“Who are you?”
She asked- looking at us all. The question was one of the bullet points in the list she had been writing on the white board as people filled in and sat. Now she asked it directly. When the room stared at her, lack of verbal response punctuated by a few nervous chuckles, she asked again. And again.
I was a visitor. Let them answer their own speaker.
The shape of the sound of her words was a little strange to me. She asked people to repeat themselves if they were looking away from her when they spoke. When the meeting began, the organizer had introduced her.
“She’s deaf” the organizer added.
She said hello to every one and then indicated the organizer.
“You never tell people that about someone. It’s rude.” she looked around at us. “That’s for me to tell.”
Outing is on my mind a lot. Being outed by someone else- in certain situations- was a fear that crawled around the floor of my mind. So- that made- sense-
I sat up a little, interested.
A little later, the lady sitting next to me referenced the organizer’s introduction and the speaker’s response.
“I appreciate that you stood up for deaf culture-” she explained.
The situations I don’t give out information about myself have nothing to do with LGBT culture. They have to do with my personal fear of the human capacity for cruelty and my personal desire to not be it’s object.
The church flyer had said this was a talk on how to “create inclusive partnerships”. The description turned out to have been ambiguously worded. Buzzwords- our theology of wholeness- oblige- values- our congregation allows full participation- I had come expecting to sit and listen as someone explained what the church thought. It billed itself as the most progressive church in town.
At the very end of the talk, it was mentioned that this was not an action committee on inclusion. The speaker expressed surprise. She had been under the impression that it was. She moved on from that discovery and continued grilling the people who had wandered in at the beginning- how would they create change? what steps were needed? who did they need to talk to in the organization and how would it be carried out. She carried them through. There were actually steps possible. A national organization had given them a list. They could petition the board. They could do a lot more, they realized, then they had thought they could.
After “Who are you?” the next item on the list was “Who are they?”
Meaning the people who walk into that church building.
“We know that they’re people seeking something!” suggested the lady next to me.
I’d spent most of my life- adult and otherwise- visiting churches. To prove they didn’t have anything for me or to make sure that the thing I was looking for wasn’t there. Sometimes I had been seeking something from them. Usually not.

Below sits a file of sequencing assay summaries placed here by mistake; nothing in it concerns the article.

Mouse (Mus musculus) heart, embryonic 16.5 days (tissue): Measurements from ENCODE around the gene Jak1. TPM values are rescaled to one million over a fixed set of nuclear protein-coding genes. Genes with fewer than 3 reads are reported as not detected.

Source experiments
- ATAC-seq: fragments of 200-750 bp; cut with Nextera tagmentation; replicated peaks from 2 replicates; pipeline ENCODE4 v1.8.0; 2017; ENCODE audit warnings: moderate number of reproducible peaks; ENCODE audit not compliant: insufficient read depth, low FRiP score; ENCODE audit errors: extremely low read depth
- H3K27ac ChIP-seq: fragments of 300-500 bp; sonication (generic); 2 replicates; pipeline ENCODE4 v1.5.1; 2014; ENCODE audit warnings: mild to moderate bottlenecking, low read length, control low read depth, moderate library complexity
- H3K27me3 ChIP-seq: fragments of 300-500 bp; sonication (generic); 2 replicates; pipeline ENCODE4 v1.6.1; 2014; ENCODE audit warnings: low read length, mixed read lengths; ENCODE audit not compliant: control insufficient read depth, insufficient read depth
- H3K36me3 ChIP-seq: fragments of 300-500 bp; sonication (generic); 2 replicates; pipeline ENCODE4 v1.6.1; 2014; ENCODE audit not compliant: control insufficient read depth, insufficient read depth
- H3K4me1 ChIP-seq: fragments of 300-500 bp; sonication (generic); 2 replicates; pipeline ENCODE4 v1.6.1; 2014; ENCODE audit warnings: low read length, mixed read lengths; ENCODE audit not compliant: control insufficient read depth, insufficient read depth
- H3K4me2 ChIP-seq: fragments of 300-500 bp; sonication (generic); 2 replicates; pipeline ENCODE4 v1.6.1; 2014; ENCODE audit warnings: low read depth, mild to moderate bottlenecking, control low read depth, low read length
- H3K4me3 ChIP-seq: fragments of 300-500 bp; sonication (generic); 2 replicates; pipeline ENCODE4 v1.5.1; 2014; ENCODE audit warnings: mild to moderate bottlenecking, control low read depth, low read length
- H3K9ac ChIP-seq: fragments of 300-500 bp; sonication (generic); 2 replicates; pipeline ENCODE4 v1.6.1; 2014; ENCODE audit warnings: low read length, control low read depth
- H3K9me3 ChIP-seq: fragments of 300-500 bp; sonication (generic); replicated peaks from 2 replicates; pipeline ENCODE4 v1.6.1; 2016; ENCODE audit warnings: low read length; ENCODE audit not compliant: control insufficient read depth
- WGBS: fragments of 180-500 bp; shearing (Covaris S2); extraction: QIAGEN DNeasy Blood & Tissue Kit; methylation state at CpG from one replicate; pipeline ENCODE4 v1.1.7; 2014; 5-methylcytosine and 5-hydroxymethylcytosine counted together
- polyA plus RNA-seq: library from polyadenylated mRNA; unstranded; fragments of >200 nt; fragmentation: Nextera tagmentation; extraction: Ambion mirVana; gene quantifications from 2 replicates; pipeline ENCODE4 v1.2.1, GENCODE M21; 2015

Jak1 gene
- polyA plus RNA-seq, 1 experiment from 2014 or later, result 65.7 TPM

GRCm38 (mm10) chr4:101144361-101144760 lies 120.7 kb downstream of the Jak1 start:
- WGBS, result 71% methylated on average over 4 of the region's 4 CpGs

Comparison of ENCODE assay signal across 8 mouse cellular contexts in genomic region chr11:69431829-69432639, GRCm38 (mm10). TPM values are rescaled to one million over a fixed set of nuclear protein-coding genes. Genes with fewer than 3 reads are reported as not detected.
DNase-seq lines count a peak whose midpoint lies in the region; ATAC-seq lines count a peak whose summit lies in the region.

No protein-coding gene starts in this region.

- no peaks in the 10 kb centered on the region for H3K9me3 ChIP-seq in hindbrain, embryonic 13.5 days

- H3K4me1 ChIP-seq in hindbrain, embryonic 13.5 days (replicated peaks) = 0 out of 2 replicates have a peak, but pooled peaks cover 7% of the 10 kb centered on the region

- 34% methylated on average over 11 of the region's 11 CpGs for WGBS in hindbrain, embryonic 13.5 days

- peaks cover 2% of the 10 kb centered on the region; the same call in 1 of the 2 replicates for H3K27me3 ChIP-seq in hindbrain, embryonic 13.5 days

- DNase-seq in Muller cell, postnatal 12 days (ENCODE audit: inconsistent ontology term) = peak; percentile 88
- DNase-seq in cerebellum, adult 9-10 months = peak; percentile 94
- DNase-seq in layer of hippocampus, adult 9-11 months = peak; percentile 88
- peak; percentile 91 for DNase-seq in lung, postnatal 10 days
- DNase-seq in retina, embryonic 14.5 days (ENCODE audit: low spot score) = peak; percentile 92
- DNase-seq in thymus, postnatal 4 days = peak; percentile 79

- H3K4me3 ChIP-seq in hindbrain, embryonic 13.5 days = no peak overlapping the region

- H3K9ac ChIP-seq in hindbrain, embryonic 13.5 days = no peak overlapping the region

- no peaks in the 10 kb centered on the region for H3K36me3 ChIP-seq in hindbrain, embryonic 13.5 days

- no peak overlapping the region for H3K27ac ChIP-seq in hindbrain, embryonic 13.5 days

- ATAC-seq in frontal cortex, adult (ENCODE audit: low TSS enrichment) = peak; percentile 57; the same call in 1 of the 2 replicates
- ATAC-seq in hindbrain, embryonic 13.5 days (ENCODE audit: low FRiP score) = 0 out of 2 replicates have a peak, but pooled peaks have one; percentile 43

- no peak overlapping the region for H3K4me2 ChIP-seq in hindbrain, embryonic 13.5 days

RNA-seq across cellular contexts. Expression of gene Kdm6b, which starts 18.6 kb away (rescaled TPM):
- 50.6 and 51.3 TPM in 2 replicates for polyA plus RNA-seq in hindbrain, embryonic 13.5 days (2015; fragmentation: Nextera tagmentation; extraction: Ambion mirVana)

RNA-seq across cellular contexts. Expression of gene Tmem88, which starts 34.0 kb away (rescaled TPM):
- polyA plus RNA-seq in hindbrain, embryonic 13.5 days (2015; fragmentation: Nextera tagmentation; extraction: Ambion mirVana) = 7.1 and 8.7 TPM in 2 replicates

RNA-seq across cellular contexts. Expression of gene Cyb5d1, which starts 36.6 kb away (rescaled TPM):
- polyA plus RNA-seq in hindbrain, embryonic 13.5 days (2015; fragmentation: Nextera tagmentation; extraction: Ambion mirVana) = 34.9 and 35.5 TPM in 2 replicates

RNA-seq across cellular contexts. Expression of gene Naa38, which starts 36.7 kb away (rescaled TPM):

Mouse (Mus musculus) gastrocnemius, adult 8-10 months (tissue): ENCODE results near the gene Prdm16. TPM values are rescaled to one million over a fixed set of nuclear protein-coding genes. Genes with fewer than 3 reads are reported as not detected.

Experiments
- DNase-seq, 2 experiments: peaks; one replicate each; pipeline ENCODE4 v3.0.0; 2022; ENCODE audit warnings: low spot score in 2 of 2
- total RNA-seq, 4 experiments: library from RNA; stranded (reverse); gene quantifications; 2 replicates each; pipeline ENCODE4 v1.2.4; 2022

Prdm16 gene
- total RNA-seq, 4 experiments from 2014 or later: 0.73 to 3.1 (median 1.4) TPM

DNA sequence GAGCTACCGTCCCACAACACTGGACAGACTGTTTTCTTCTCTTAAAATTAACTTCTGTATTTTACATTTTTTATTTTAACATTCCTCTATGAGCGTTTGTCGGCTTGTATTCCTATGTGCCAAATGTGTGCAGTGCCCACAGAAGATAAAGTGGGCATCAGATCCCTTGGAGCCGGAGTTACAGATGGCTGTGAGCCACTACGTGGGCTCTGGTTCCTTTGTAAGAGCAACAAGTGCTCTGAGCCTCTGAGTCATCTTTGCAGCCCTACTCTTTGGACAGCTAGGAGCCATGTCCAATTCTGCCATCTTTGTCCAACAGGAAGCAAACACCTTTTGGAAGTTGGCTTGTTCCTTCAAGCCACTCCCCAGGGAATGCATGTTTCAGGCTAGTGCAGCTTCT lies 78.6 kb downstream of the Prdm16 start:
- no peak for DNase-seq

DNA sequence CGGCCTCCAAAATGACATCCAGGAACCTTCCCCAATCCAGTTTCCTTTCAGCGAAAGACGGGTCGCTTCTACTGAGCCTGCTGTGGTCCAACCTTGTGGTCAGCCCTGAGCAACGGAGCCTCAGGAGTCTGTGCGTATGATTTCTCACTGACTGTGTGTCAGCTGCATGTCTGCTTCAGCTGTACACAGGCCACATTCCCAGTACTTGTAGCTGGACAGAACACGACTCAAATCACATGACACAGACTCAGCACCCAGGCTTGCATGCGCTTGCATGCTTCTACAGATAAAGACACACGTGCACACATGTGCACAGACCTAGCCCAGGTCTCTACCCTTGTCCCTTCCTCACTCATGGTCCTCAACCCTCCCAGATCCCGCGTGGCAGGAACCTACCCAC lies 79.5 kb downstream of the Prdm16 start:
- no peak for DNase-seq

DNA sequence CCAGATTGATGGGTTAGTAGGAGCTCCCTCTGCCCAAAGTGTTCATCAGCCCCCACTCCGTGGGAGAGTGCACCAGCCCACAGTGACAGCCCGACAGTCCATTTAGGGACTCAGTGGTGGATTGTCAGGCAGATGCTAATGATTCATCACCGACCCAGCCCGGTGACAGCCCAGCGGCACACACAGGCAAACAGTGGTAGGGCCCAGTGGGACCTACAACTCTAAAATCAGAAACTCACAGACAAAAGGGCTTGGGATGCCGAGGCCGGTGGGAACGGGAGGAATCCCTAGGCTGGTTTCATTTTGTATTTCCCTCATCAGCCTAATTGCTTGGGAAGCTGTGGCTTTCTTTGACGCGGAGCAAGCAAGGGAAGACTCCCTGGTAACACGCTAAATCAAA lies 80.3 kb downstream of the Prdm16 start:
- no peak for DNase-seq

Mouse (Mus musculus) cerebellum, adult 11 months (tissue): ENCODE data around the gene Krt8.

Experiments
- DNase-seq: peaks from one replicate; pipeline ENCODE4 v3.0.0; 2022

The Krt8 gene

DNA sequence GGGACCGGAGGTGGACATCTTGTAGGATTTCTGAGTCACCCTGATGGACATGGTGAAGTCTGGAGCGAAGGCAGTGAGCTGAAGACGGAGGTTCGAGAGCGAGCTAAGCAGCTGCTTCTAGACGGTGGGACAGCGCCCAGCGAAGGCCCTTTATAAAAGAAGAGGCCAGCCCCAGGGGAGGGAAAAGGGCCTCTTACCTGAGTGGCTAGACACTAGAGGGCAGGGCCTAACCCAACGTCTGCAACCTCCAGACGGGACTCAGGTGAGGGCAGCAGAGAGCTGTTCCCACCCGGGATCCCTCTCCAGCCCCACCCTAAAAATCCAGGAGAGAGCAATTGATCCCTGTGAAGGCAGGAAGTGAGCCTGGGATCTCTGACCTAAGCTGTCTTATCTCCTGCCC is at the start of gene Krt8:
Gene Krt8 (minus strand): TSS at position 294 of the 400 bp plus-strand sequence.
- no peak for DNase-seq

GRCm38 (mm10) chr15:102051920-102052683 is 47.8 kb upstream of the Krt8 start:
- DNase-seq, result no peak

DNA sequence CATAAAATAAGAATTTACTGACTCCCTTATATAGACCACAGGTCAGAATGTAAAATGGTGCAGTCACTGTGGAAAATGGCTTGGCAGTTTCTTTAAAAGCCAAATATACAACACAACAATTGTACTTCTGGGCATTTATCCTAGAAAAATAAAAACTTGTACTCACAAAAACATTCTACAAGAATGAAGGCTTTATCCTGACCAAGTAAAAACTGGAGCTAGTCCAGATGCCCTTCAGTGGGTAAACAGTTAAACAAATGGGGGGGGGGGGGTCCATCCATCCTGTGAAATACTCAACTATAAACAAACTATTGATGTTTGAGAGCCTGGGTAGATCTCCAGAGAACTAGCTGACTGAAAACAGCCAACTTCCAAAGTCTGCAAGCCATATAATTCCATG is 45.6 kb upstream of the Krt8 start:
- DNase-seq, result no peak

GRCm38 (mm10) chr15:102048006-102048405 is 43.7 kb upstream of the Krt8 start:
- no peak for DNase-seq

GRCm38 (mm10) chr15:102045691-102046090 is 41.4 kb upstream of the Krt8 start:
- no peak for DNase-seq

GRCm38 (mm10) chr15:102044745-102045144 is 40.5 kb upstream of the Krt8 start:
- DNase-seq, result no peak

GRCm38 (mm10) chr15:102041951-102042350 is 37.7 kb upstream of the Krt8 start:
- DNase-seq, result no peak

“Would you know that without asking them?” I finally made an interjection.
“I mean, why else would you drag yourself out of bed on a Sunday morning, get dressed, and make the trip to church?”
A little more surreal.
“So- you wouldn’t go to church except for that reason?”
More possibilities were suggested. ‘They’ were this. ‘They’ were that.
The lady sitting next to me was my new favorite enemy. A woman with disordered grammar came in and sat down by us. She had come up to me after the service and started talking about the government and incriminating papers that had been hidden and people thrown out of helicopters.
The lady plucked a paper plate off the top of the stack and slapped it down in front of the woman, face plastered with a curling smile. Her canines were showing. She shoved a bowl of grapes at us.
She made another suggestion to the speaker.
“They aren’t allergic to white people!” She nodded, smiling widely at the only person of color in the room. One of two persons of color I had seen in the entire church.
Because if you’re uncomfortable here, it’s your problem- not ours. And not a social or emotional problem either. It’s probably some kind of weird medical condition relating to your body.
“They aren’t bothered by being in a room full of white faces.” she clarified.
Because she isn’t racist. People who object to being around her object because they’re racist.
The talk went on.
Near the end, the speaker stopped suddenly.
“Who am I?” she asked us. There were almost tears in her eyes.
She handed out orange printouts. Lists of phrases. Person who uses a wheelchair. Person with deafness. Person with hemiplegia. Not crippled. Not afflicted. Not normal. Not abnormal.
“You need to hear the language you are using.”
“Who am I?”
“I am a person. I am a mother. I am a wife. I am Jewish. I am a rabbi. I enjoy cooking. I love horses”
One of the ‘normal’ people leaned over and whispered to the person next to her.
“What did she say?”
“She loves horses.”
“I am deaf.”
The room was quiet.
“Do you understand?”
“I do not have a hearing problem. I can’t hear. It is not a problem.”
“What you are able to do for others depends on who you are.”
“Who are you?”